3. JKG

    You have been fortunate…
    indeed if any of you have had the pleasure of studying with someone who truly mentored you. Allegedly, gone are the days when a composition professor would be so closed-minded as to insist their students write in atonal or serial styles, but frankly nothing could be further from the truth. While tonal and world music systems are in fact tolerated more in most schools, the elitist view towards an analytical music whose fabric is based upon verifiable, objective analysis still finds greater sway in many institutions around the country. In some instances, a person still cannot pull together a degree unless they submit to writing in mannerist styles, even if they are spiritually and aesthetically opposed to the foundations of such thinking. Why is this? I suspect strongly that, since “intellectual” music requires more analysis than artistic taste, it is possible for a person to become a composition professor without much real talent to begin with. There still exist plenty of schools where the notion exists that only backwards composers use tonal materials. It is ridiculous to me when some try to say the days of an elitist, mannerist tyranny within academia are over. No one wants to admit to it, least of all the tyrants – lest they be revealed for the fakes they really are.

  4. Daniel Wolf

    JKG — I have recently encountered many stories about young composers who find themselves in conflict with their teachers, and find this more than a bit strange.

    In the market of potential composition teachers, all other things being equal, it is the consumer, the student, who definitely has the edge. Back in the middle Pleistocene, when I was considering schools, I made a point of finding those with composers whose work interested me, and with whom, following an interview, it seemed we could work well together. If it had not worked out well, I would not have hesistated to go elsewhere and find another teacher. But now, I have heard one story after another about students sticking it out in – to me – impossible situations: the kid who studied with Elliot Carter but wanting to write minimal or tonal music, or the one whose compositions were blacklisted by the performance faculty at the suggestion of his own composition teacher.

    While I do realize that there are some composers who compose out of their conflicts, and even thrive in such near-masochistic environments, I just don’t get it. My own teachers did have problems with their teachers (just imagine a classroom occupied by both Seymore Schifrin and La Monte Young), but I had naively assumed that those days were gone. Maybe, coming out of the left coast, I just don’t get a lot of these things, but I am genuinely curious about the impulse that would keep a young composer in such a situation. Does the “prestige” of the institution,be it Harvard or Julliard, overwhelm the awfullness of the teachers? It is just a matter of scholarships and local residency requirements? Or do young composers not inform themselves before choosing their schools?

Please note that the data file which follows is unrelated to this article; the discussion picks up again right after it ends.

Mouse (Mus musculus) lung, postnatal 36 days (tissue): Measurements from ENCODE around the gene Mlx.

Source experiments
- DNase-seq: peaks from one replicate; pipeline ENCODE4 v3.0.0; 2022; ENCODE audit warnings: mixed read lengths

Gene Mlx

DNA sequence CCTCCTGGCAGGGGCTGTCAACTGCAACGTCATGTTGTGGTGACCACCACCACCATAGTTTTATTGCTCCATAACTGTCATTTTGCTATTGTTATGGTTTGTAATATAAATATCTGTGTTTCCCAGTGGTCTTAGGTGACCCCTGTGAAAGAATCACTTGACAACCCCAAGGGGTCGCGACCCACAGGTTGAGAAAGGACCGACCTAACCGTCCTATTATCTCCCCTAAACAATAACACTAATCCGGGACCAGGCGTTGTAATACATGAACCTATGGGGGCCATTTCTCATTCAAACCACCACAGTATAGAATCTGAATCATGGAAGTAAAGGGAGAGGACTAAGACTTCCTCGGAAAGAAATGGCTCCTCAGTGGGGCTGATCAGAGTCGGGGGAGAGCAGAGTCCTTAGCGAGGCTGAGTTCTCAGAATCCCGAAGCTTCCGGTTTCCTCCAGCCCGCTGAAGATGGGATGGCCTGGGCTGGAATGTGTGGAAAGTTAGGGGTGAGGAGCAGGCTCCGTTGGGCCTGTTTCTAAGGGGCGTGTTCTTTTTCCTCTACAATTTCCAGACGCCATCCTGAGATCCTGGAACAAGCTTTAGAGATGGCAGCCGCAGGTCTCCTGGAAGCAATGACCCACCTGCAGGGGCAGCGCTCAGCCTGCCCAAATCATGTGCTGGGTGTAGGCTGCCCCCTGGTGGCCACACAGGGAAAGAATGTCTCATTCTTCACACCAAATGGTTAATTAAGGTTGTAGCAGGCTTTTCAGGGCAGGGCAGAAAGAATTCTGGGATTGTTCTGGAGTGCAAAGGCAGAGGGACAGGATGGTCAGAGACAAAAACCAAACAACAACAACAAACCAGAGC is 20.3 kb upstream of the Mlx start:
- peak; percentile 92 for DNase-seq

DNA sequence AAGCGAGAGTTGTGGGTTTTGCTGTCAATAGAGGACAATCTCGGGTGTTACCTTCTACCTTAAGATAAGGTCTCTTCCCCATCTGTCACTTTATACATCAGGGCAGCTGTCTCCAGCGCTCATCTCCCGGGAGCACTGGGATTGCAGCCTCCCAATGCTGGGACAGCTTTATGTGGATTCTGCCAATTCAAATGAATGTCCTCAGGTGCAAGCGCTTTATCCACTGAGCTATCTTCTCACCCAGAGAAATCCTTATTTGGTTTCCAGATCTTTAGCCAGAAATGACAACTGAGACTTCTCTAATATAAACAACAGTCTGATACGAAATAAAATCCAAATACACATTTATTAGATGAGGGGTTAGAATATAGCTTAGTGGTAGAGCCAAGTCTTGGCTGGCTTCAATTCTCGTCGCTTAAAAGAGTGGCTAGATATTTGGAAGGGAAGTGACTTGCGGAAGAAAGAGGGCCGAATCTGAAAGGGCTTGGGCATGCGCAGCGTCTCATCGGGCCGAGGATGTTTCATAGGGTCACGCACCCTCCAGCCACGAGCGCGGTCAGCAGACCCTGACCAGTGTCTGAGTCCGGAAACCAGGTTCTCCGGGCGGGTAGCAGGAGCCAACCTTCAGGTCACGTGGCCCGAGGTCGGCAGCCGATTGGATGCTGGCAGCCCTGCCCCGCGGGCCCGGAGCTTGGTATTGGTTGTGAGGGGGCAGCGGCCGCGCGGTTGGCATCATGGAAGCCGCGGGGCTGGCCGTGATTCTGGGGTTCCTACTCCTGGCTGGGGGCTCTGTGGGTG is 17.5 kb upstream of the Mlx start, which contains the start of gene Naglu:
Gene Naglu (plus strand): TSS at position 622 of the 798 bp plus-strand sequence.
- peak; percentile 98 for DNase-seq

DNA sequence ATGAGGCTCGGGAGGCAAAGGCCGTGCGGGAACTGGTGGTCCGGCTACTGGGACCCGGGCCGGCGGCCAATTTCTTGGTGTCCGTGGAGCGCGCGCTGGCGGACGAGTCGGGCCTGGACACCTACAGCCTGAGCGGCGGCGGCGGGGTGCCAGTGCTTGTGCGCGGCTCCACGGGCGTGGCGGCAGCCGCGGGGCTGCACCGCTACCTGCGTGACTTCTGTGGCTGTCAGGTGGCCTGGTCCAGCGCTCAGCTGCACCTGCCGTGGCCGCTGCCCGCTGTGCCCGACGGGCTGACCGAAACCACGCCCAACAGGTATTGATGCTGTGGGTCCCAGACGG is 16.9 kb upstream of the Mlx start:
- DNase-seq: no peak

5. JKG

    A curt answer…
    In almost all cases, the student chose the school because it was convenient, or the school the family most related to. Your method for locating a school was smart, yet many students are constrained by other factors, such as income. Which is sad, because in many cases entire careers have been trainwrecked thanks to meanspirited “professors” of nothing but ill will. Those who are composers at heart always stick it out regardless; there’s nothing a little autodidactism won’t cure. Bot no – no one reasonably starts out with a masochistic bent. One does begin with an optimistic one, which makes the killing off of music careers all the more poignant. It is a real problem, and one that won’t go away until the tyrants are both exposed and thrown out of places of authority, where they have no business to begin with.

  6. amc654

    We’ve already gone around and around about this, JKG, but I just want to reiterate that your image of university composition departments is gruesomely, woefully out of date. If anything, I would suggest that the current climate has reversed 180 degrees from the one you describe, at least as far as general tendencies go. At all the “big name” programs in the country, musical conservatism reigns. And, to put an even finer point on it, there is a clear emphasis towards tonal thinking (with all that might imply). I can count on perhaps one hand the number of places where one could be supported in writing legitimately “mannerist” work.